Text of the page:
My reasons for not blogging are as follows:
    – I’m not sure I have enough to say that is interesting or useful – that is, different enough in content or manner of expression to what others say already
    – I have had several experiences of unintentionally causing offense online. They were unpleasant and regrettable. I’m not sure I have the skill to avoid that.

    There’s a correlation between the two reasons: I’d be more happy to risk causing offense, and practice not doing so, if I were more sure that I really have enough blog-worthy (as opposed to tweet-worthy) material.

    I guess that puts my ‘reasons for blogging if I were to’ into your categories 5 and possibly 6.

    I’m not interested in being persuaded one way or the other, just re-considering the reasons for and against blogging (again :-). Possibly it takes most of us some necessary years of practice to get to point 5? Seeing your obvious enjoyment in creative blogging is inspiring in the bloggitudinal direction at any rate.

  6. “Blog like you may die soon” was my philosophy a couple years ago. I wanted to communicate honest and useful insights which may help others avoid traps I had fallen in. Sabio has been kind enough to leave some comments and suggestions, including that some of my posts were too long. I enjoy most comments, but am not always ready to read them first thing in the morning.

  7. @Luke:
    Many of our site views are by people not interested in our site or posts per se, but simply that a google search or such brought them there and then they are gone. How much time is spent on a post it the revealing information, and how many returning viewers. My statistics are orders of magnitudes above yours and I know they are mostly hits not for reasons I would count as meaningful.

    @ Rin’Dzin,
    “Almost blogger” made me smile. Your reasons for “not blogging” are interesting. Here are my reactions to those:

    (1) Since much of my blogging is to learn, challenge and organize my ideas, I am not concerned about having anything meaningful to share — I will let readers decide that.

    (2) I am not worried about “offense” per se. Sometimes offense can be usual to the other person or yourself — an often surprising ways.

    It does sound you would be a # 5 or # 6 person, I think the creative side #2, is biggest for me. I am driven to create and explore.

    @ ancientwaykevin,
    Thanx for visiting — I wager you are a big positive influence on several people.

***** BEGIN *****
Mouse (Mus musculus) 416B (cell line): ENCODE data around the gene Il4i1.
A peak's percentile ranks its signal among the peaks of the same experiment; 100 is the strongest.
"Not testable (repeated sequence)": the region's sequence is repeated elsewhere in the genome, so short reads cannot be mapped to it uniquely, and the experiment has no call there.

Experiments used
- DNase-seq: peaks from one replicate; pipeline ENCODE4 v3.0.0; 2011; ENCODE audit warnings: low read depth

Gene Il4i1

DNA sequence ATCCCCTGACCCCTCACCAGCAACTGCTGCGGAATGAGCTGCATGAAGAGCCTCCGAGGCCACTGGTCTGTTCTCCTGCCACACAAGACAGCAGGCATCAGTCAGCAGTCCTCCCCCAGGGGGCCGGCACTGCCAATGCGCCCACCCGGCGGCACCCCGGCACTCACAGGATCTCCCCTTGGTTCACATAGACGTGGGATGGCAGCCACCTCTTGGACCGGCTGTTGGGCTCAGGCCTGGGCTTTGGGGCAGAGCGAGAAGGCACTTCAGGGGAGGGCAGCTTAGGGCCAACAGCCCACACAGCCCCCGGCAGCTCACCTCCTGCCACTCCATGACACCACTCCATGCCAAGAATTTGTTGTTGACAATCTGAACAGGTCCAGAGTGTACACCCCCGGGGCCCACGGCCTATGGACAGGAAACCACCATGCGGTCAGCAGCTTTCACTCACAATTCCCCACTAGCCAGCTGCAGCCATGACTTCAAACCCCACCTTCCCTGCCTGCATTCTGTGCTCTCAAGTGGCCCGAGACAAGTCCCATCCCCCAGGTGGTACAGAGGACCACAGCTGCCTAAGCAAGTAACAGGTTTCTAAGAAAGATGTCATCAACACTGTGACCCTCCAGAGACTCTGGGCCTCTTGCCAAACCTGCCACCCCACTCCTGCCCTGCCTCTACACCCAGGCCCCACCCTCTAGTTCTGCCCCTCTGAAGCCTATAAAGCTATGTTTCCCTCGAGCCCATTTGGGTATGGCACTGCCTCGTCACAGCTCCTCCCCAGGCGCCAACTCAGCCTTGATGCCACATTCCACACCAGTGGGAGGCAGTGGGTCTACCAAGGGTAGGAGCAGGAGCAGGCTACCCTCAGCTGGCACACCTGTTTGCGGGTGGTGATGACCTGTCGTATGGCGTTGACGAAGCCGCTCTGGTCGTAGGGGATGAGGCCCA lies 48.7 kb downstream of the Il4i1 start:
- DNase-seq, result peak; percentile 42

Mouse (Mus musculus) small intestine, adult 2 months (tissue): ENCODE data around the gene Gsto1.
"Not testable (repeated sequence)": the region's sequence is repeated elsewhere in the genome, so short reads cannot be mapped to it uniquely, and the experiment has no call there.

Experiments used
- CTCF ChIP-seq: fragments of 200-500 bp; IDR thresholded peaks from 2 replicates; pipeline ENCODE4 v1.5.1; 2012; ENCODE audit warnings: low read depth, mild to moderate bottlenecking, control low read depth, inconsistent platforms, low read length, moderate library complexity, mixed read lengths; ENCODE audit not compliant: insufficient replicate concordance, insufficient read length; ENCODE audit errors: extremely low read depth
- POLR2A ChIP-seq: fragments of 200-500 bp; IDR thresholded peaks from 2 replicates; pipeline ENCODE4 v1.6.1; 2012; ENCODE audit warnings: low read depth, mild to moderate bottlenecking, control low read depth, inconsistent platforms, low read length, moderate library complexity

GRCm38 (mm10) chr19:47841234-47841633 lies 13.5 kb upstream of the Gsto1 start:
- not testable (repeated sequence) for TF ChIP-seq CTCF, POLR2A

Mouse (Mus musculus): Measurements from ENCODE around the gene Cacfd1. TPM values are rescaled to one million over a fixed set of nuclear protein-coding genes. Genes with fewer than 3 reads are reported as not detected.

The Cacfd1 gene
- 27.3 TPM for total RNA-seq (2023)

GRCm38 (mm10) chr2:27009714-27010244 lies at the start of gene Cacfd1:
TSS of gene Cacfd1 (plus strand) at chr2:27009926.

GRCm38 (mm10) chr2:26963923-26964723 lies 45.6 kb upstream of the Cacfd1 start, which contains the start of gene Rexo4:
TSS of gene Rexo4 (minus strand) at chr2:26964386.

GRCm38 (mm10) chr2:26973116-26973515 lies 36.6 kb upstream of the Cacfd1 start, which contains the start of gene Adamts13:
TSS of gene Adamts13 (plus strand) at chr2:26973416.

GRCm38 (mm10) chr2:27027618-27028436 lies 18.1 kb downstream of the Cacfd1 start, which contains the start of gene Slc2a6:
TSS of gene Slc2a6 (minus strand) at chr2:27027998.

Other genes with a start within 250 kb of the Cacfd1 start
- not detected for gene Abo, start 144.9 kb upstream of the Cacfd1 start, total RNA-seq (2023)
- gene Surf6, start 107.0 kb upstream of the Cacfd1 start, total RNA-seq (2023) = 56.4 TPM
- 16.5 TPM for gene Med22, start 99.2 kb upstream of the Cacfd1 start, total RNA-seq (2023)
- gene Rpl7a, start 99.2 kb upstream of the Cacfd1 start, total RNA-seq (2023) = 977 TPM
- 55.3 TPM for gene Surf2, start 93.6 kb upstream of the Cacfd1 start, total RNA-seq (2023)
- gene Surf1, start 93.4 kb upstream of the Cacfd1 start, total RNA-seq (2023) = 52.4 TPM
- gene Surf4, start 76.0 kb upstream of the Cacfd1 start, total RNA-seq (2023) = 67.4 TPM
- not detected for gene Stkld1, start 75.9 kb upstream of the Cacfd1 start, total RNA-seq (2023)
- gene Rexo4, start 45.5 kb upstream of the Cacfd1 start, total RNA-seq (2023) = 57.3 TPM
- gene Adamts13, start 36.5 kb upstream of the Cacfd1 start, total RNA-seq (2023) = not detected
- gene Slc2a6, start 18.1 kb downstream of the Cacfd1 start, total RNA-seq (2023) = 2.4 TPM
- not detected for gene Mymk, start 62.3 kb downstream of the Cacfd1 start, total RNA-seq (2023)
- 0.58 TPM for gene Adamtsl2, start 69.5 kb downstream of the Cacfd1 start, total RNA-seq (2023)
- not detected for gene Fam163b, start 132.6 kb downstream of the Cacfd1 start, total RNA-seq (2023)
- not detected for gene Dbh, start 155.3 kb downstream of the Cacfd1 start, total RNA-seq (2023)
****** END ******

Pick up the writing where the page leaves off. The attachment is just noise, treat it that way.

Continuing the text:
8. Thanks, Sabio. Perhaps inspired by you, I’ve started some other blogs on different topics under pen names. It feels nice to be able to anonymously express myself in areas unrelated to TCM.

  9. associatedluke

    Yeah, those numbers were adjusted for bots and image searches and whatnot. I use the blogger stats as well as two other programs… kinda obsessive about my “actual readership” and who’s reading, how they found me, what impact all this has if any. So those were stripped down stats, hope to hone those even further as I strive to make my site better and my writing clearer.

  10. Hmm, this touches on an itch I’ve been scratching at recently. I have a moderate and (slowly!) growing readership, but it’s common for me to write something that gets multiple likes and maybe a single comment. The likes are nice, and they encourage me to keep going, but I do end up wondering what I could do to get a genuine dialogue going. I don’t want to nag my readers to comment – if they aren’t, there’s probably a reason – but it’s a bit unsettling.

  11. Ian

    My original reason for blogging was that you kept bugging me to 🙂

    Mostly it is about the conversations, for me. Though it is tricky. I get big audiences (for my blog that’s anything over 1000 uniques in a day) when I blog about stuff that I don’t really enjoy blogging about (“Mythicism”, problems with prominent atheist positions). And often things I’d really like to work out and have challenged get zero comments. So it is a bit of a crap shoot balancing one’s own desires and the centre of gravity of the community.

  12. TWF

    You’ve got a fairly comprehensive list of reasons. I greatly overlap, although not as much 1b, I take 7 in a much different sense, and 5 is number 1.